The characteristics of the orbit that the Moon describes around the Earth, for example, remain such irrespective of the fact that terrestrial astronomers point their telescopes in order to observe it. And that is why Johannes Kepler, in his famous laws describing the motions of the planets, made no mention of a possible influence on these motions caused by the astronomers’ activities.
The planets go through the cold and quiet outer space totally careless of the bustling human activity on the surface of planet Earth!
But with the advent of quantum physics, all this suddenly changed. In fact, in the description of microscopic systems, physicists realized that it was no longer possible to describe these entities without mentioning in their theories the very process of observation, namely the effects that such a process could produce on the observed systems (in physics, one mostly uses the term measurement, instead of observation, but the meaning is, in ultimate analysis, exactly the same: to measure a physical quantity means, in fact, to observe its value in practical terms).
This strange “pitch invasion,” which meant that scientists were seeing themselves — as in the mirror — represented in their own physical theories (not as the authors, but as an integral part thereof), has obviously undermined the very assumption of realism, on which rested the whole edifice of scientific inquiry, aimed at searching for an objective view of reality.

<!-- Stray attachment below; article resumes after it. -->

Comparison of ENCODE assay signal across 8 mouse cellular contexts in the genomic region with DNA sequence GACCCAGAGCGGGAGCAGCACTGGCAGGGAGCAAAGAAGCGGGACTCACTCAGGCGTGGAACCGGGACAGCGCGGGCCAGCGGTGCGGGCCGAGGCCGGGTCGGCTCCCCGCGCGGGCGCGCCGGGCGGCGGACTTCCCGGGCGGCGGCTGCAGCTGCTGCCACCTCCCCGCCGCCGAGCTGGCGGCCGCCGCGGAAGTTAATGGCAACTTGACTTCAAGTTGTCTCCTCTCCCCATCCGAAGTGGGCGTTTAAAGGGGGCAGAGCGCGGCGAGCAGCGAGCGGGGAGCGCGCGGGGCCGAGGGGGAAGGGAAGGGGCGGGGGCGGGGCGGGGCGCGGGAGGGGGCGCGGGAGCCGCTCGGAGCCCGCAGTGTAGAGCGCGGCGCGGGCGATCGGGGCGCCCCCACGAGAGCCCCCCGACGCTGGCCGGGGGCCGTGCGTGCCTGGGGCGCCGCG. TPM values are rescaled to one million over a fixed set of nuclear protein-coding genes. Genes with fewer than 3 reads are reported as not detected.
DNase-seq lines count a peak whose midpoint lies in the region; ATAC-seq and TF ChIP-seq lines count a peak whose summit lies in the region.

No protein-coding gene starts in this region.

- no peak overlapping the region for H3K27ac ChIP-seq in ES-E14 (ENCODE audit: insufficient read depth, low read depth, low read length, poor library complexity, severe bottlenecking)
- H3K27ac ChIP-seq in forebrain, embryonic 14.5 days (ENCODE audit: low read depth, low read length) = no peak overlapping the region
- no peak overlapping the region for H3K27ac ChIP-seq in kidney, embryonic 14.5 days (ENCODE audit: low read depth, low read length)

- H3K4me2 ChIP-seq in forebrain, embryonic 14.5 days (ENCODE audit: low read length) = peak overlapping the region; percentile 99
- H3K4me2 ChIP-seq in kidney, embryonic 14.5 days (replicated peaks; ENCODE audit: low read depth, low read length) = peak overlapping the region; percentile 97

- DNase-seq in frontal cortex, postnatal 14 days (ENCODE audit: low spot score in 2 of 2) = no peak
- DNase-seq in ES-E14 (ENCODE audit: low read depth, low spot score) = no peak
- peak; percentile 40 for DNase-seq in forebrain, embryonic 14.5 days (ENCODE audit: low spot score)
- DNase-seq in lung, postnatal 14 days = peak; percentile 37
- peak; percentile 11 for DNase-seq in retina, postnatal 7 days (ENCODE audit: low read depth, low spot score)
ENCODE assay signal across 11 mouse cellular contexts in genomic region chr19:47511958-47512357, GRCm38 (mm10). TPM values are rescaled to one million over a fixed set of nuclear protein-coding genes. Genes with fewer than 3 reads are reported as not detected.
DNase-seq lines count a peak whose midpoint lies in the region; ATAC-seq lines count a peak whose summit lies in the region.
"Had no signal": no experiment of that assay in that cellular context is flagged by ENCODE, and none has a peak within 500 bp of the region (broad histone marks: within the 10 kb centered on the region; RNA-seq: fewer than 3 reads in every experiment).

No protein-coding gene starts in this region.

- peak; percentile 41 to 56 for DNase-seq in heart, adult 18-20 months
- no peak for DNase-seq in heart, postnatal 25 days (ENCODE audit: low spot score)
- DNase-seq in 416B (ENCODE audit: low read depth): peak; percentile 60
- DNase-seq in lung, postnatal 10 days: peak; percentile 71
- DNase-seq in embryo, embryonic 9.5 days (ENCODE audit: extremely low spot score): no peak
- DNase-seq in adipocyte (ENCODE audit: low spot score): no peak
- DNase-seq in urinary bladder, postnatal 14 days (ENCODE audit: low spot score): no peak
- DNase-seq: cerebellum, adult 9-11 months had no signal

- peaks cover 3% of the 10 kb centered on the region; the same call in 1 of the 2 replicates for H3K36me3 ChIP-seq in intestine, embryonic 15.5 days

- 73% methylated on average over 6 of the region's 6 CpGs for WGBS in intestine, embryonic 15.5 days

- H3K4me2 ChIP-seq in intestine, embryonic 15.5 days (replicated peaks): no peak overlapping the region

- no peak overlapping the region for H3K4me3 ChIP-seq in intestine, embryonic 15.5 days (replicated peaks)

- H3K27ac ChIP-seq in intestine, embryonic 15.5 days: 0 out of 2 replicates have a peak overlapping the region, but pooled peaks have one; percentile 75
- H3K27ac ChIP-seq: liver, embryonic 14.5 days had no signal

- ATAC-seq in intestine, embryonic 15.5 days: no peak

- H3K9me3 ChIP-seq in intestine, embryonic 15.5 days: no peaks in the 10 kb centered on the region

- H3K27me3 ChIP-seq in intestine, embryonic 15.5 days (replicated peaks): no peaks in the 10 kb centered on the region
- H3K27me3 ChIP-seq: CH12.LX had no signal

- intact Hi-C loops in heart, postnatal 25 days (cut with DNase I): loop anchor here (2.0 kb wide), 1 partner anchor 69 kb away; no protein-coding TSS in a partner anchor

In fact, without the possibility of separating the scientists, in their role of investigating and observing subjects, from the object of their investigation and observation, how was it possible to continue to give a meaning to the very concept of reality?
How was it possible to speak of reality if it could not be described independently of the thinking minds of those who were studying it?
What I will try to explain in my booklet, is that even though quantum physics has revealed to us some very strange and unexpected aspects of the profound nature of physical entities, particularly at the microscopic level, and although, undoubtedly, it has shown to us that it is not possible to generally describe a physical system regardless of the active role played by the observer in this description, not for this we must give up the idea of realism, i.e., the idea of a reality independent of the conscious mind activity of the observer.
To do this, however, it will be necessary to abandon that form of naive realism, of a classical kind, which is based on the prejudice that the physical entities populating the world should necessarily always possess, in actual terms, all the properties that possibly characterize them, so that the result of whatever process of observation must necessarily always be, in principle, predictable and predetermined.
This form of naive realism needs to be reformed in a more articulated and mature concept of realism, which sees in the creation-discovery binomial the key to a proper understanding of the role of the observer.
I hope I have captured your curiosity!